NOEL KING, HOST:
In the last week, at least 4,000 people have left Central America and made their way north toward Mexico. Many of them are hoping to get into the U.S. The Trump administration, of course, is pushing for Mexico to take a hard line, so the Mexican government says it won't let them into Mexico. That means, for the moment, this group is stuck at the Mexico-Guatemala border, which is where reporter James Fredrick found them.
JAMES FREDRICK, BYLINE: This caravan hasn't looked like previous ones. It hasn't been one united group of thousands but rather many smaller groups travelling towards Mexico. A few days ago, the first groups arrived here at the Guatemala-Mexico border. And after hearing that Mexican President Andres Manuel Lopez Obrador was offering them jobs, more than a thousand migrants handed themselves in. But that promise of jobs turned out to be false, and most of the migrants will be deported. There were still thousands of migrants hoping to cross into Mexico. On Monday morning, they gathered on the bridge connecting Mexico and Guatemala and handed Mexican authorities a letter addressed to President Lopez Obrador.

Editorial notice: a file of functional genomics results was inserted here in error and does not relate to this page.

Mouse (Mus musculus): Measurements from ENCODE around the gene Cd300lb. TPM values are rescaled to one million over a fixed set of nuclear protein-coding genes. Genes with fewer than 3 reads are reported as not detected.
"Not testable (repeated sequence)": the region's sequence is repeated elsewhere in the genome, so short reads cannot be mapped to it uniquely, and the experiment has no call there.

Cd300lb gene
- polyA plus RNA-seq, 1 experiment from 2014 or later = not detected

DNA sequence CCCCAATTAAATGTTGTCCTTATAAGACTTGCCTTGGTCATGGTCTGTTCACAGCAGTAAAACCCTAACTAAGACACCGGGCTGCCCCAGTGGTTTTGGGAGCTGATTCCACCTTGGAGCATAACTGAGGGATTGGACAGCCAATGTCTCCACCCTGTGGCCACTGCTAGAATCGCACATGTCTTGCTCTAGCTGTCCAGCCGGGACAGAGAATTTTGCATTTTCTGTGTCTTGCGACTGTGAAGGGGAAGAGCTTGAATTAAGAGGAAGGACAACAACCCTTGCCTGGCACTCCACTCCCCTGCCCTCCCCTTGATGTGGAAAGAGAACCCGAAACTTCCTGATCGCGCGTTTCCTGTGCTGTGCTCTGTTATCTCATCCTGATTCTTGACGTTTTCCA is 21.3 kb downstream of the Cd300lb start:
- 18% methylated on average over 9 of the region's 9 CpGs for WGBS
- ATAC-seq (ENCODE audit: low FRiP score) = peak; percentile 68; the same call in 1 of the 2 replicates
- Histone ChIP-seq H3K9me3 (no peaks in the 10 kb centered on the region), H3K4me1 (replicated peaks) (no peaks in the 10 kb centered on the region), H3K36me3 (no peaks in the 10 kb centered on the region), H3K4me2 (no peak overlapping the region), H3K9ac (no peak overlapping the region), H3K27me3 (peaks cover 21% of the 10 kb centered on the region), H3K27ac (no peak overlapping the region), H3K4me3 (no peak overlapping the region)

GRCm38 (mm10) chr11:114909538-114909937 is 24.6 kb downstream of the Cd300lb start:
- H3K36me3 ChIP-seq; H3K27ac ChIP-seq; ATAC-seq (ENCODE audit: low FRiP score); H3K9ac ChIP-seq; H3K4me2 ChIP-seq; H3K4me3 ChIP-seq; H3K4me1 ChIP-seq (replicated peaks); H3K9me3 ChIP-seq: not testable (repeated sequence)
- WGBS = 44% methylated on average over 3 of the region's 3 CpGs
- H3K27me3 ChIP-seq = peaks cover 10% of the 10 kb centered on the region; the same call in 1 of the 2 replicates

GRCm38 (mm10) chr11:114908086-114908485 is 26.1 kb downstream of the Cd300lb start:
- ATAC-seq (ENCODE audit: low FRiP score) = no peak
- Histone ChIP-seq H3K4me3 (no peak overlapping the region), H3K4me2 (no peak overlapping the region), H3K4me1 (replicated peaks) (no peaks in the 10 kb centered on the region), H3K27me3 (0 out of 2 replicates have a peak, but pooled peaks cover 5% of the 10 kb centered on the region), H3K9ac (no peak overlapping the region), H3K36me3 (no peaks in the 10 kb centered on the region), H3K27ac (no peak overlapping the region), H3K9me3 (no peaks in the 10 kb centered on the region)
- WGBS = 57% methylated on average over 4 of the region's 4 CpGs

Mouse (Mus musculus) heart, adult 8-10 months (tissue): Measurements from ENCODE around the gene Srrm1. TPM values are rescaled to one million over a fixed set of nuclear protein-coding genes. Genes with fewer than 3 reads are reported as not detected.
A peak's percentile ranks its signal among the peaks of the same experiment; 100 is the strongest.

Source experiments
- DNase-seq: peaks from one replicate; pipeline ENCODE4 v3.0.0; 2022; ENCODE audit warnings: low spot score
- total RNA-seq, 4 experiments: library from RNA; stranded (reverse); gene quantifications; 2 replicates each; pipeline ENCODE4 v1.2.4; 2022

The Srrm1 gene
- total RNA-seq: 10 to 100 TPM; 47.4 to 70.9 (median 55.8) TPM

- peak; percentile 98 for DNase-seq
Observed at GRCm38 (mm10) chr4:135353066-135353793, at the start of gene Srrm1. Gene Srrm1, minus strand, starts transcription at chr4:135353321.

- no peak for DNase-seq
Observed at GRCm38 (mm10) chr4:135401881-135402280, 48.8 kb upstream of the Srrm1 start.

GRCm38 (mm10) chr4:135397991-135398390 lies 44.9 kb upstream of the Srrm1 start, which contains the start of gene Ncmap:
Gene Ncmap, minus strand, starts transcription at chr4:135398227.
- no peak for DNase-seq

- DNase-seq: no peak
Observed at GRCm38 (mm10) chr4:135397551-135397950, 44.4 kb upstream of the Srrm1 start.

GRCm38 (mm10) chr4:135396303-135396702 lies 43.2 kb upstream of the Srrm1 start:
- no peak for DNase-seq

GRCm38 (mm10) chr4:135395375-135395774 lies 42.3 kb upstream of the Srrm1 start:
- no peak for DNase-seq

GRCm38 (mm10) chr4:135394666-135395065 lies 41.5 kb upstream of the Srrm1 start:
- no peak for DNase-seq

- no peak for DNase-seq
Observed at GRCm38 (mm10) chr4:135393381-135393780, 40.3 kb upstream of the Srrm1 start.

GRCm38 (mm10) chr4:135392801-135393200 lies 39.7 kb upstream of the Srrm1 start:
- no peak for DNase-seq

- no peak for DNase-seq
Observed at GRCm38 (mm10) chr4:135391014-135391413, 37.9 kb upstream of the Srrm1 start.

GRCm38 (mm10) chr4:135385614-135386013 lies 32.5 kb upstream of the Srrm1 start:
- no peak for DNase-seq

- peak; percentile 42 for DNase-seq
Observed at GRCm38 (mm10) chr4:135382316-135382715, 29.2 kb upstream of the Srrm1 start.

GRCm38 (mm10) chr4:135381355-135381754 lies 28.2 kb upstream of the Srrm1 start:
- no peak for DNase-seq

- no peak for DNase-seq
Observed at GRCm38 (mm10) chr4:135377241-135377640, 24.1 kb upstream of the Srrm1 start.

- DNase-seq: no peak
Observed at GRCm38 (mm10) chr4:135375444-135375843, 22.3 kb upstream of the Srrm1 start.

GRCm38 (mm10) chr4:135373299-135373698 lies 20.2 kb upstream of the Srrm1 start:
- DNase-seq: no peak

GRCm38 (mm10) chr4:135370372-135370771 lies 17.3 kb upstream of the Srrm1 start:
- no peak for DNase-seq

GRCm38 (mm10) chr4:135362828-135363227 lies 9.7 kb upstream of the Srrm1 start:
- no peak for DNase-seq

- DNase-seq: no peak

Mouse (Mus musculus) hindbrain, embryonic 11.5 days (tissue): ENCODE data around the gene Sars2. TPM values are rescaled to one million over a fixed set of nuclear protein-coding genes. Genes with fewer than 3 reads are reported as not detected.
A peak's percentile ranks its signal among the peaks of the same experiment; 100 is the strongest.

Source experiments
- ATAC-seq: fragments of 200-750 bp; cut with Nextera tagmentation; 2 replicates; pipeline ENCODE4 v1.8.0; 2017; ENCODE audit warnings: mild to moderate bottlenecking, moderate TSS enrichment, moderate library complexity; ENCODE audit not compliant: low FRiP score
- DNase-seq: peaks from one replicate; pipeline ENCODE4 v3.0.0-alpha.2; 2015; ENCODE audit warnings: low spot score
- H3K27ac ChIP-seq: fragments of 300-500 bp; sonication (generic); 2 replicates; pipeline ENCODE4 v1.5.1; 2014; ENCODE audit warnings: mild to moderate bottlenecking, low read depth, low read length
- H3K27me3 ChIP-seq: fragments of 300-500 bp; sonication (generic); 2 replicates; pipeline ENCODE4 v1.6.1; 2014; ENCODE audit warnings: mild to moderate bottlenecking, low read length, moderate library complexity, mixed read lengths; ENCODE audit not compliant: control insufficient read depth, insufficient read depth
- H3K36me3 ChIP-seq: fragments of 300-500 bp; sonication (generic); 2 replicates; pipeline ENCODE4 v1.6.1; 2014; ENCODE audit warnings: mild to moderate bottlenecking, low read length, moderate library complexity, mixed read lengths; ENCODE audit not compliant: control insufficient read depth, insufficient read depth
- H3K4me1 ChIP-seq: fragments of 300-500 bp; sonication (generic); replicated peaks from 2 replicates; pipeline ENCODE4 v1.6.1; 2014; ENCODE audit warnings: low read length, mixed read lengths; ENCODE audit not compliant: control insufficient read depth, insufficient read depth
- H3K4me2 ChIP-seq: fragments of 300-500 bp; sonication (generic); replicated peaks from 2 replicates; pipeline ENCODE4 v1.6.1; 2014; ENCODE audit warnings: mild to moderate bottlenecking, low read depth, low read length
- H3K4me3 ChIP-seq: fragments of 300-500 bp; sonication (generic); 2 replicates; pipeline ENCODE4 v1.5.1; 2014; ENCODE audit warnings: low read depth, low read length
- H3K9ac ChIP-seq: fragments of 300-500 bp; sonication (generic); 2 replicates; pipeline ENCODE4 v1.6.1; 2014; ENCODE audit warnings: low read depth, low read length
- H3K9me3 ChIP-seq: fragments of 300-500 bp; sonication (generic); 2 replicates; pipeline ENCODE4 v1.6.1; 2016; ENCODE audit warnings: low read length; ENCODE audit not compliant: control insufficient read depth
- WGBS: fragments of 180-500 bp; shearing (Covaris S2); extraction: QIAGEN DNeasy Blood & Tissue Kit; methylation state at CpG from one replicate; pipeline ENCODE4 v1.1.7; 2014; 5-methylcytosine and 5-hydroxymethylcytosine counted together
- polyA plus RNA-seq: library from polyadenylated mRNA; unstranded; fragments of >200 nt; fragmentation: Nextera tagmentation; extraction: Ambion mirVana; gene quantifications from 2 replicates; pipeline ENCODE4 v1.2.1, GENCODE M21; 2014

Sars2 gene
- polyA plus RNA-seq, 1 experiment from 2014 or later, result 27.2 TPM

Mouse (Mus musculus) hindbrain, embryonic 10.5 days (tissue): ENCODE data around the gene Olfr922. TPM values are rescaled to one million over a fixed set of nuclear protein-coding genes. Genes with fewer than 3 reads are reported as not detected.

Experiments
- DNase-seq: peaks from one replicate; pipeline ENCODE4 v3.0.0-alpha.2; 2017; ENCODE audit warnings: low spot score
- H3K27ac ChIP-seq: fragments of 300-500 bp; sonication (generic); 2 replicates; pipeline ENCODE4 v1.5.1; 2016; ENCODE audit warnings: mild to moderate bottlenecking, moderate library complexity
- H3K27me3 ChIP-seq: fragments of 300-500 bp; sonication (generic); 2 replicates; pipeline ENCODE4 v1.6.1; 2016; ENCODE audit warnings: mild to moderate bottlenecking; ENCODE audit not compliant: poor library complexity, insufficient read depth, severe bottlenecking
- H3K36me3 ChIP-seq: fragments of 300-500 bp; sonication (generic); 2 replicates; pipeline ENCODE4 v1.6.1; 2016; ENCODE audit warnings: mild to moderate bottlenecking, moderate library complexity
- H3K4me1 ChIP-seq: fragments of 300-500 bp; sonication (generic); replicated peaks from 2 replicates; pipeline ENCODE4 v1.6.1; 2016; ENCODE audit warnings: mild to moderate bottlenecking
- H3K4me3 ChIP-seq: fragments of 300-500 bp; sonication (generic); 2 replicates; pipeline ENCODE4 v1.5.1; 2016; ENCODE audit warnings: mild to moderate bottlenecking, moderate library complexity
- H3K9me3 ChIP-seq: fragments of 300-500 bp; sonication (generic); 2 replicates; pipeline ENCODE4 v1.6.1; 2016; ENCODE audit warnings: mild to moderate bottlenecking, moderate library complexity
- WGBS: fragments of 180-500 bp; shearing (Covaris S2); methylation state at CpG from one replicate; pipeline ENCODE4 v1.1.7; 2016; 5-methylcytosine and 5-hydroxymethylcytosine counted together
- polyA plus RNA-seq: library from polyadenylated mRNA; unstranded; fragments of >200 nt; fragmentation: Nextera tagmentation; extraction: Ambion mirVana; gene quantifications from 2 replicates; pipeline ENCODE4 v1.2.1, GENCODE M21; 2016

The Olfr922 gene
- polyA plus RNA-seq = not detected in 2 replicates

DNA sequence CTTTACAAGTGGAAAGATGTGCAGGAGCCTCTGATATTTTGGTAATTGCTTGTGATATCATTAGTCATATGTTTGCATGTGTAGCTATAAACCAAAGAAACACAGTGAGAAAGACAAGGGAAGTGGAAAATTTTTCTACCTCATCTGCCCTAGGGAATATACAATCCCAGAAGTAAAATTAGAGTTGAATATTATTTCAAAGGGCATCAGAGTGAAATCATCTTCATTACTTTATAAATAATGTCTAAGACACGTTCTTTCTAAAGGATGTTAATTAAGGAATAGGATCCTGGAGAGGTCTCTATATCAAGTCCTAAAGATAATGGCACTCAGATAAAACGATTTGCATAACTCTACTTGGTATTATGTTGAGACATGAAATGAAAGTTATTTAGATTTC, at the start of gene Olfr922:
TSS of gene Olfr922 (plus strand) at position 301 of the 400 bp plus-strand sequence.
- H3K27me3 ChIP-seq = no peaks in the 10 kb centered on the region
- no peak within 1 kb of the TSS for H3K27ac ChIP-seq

They asked him to open his heart and open the border gates. The Mexican government, again, said no. So the migrants made their way down to the banks of the Suchiate River, easy to wade across with the low water levels right now. And they walked into Mexico. But waiting for them on the other side were hundreds of Mexican National Guard troops.
FREDRICK: Chaos broke out. The National Guard chased down migrants, corralling and pushing them back towards the river. They used riot shields and teargas. The migrants threw rocks and sticks back. Eventually, the migrants were held at the riverbank and stayed an hours-long standoff with Mexican troops. After everything had settled, Mexican authorities had detained 400 migrants who would be slaughtered for deportation. Hundreds of migrants turned back to Guatemala while others waited under the watchful eye of the National Guard right on the Mexican riverbank. There's no clear sign what the remaining migrants will do next. But the Mexican government has made one thing very clear - they're making good on their promise to the Trump administration to stop migrants from making it to the U.S.
For NPR News, I'm James Fredrick in Tapachula, Mexico.
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